Marjorie Taylor Greene's Insurrection Links Bar Her Reelection, Interest Group Says

A complaint says the extremist lawmaker "aided and engaged in an insurrection" and asks the Georgia secretary of state to disqualify her from public office.

A public interest group is formally seeking to block far-right Rep. Marjorie Taylor Greene (R-Ga.) from seeking reelection, arguing her links to the Capitol insurrection make her ineligible to serve in Congress.

The complaint, filed Thursday by the nonpartisan advocacy group Free Speech For People, asks the Georgia secretary of state to disqualify the extremist first-term representative from reelection under the Constitution’s 14th Amendment’s “insurrectionist disqualification clause.”

Greene has staunchly defended the Jan. 6, 2021, Capitol riot and notoriously called fellow supporters of then-President Donald Trump to “our 1776 moment” in an interview the day before, the complaint notes.

She “voluntarily aided and engaged in insurrection to obstruct the peaceful transfer of presidential power,” the complaint argues, which makes her “ineligible” to serve in the House of Representatives.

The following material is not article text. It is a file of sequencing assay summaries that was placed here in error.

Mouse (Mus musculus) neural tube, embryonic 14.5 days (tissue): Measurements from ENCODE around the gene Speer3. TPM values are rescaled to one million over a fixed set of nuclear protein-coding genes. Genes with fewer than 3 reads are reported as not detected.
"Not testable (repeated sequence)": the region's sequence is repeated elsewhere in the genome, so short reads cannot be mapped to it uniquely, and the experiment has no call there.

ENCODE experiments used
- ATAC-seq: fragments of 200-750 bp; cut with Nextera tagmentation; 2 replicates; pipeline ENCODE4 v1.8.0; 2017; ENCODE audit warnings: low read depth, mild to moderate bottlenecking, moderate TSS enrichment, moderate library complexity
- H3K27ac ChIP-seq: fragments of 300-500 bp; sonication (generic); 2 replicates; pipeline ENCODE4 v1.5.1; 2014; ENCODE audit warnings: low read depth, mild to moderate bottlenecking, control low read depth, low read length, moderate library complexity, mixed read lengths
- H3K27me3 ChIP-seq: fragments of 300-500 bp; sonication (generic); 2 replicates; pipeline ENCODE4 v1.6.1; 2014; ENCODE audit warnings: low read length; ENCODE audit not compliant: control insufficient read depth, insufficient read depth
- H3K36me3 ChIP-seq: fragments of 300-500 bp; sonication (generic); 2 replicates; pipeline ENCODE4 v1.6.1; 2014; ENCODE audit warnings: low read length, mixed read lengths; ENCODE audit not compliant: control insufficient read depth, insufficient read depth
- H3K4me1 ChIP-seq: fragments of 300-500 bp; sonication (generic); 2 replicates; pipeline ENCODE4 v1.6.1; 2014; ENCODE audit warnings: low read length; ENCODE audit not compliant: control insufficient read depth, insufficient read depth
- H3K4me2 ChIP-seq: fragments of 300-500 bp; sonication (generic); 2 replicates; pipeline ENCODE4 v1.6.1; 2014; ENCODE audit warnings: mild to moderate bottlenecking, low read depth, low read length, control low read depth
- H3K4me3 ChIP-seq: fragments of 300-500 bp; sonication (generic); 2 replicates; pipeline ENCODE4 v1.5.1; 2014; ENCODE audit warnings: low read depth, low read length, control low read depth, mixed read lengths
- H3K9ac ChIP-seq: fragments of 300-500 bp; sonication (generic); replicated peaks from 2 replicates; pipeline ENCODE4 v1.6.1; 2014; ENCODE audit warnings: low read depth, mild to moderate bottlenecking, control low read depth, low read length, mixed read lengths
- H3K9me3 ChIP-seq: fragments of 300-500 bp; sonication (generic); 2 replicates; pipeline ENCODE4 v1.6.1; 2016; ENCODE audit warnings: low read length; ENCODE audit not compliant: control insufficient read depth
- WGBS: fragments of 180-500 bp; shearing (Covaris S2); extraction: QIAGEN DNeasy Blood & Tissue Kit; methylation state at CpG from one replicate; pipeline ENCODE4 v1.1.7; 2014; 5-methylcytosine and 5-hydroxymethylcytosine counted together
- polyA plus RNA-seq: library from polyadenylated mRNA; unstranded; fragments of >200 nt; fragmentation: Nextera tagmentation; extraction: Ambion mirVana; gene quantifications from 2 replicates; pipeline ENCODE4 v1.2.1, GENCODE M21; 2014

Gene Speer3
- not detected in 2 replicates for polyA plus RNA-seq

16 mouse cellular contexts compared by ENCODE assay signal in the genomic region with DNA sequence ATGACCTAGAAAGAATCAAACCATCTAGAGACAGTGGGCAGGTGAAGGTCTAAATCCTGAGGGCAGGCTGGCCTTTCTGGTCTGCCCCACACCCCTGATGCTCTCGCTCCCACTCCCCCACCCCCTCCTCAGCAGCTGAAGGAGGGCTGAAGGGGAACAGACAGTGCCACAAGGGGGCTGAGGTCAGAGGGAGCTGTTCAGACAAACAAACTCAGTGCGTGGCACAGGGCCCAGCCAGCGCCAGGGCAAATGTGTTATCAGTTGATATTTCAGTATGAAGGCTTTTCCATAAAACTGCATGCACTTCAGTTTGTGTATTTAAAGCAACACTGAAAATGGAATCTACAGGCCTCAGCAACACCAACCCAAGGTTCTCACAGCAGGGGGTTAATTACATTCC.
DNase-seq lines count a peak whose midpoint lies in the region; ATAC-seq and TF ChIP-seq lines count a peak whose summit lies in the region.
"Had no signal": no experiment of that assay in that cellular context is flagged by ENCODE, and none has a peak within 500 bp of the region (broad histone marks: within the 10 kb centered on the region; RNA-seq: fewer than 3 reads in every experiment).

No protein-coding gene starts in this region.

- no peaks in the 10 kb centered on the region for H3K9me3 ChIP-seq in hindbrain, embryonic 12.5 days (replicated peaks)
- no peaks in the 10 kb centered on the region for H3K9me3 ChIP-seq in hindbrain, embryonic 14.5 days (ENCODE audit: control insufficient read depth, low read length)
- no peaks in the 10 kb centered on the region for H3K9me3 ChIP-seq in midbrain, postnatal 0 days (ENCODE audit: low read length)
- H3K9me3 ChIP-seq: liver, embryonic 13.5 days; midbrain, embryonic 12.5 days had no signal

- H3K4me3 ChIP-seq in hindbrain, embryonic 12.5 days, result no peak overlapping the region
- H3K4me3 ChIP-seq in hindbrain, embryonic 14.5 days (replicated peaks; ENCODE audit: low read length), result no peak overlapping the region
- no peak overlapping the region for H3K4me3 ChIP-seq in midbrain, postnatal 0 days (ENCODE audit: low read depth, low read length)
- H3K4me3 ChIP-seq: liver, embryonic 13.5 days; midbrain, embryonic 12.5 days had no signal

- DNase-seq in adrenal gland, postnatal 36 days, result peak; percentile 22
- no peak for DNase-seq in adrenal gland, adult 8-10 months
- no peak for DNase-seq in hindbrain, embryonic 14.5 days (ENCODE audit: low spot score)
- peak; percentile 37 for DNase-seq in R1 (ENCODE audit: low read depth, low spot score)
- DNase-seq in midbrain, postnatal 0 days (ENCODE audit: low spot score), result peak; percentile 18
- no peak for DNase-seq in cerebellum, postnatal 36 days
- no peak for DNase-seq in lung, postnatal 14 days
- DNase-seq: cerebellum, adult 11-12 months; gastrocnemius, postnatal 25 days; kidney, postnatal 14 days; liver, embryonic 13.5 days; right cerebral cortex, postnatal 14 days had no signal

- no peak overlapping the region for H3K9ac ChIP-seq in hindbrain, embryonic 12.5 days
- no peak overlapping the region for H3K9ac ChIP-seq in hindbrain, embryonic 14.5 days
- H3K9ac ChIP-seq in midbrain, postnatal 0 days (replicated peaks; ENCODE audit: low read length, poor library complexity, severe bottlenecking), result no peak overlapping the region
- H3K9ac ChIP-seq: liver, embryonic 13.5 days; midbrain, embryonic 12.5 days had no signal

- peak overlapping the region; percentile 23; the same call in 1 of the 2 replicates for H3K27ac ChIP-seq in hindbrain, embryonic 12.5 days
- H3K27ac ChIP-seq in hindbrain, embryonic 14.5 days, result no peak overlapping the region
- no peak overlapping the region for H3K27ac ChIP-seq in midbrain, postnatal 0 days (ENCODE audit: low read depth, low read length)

The 14th Amendment states that no person may hold political office who has “engaged in insurrection or rebellion” or “given aid or comfort” to the nation’s enemies. The section was initially aimed at lawmakers who plotted against the government during the Civil War.

Greene has praised those who stormed the Capitol as “patriots,” and has called those facing criminal charges “political prisoners.” Referring to the rioters, she once invoked the Declaration of Independence and said: “It says to overthrow tyrants.” She also has called for the death penalty against President Joe Biden and House Speaker Nancy Pelosi (D-Calif.) for “treason.”

Greene said in a statement responding to the complaint that she opposes all forms of political violence. “I’ve never encouraged political violence and never will,” she told Reuters.

Free Speech For People filed a similar challenge to the reelection of Rep. Madison Cawthorn (R-N.C.) early this year. A federal judge dismissed that case on March 4, but the organization has urged North Carolina officials to appeal.

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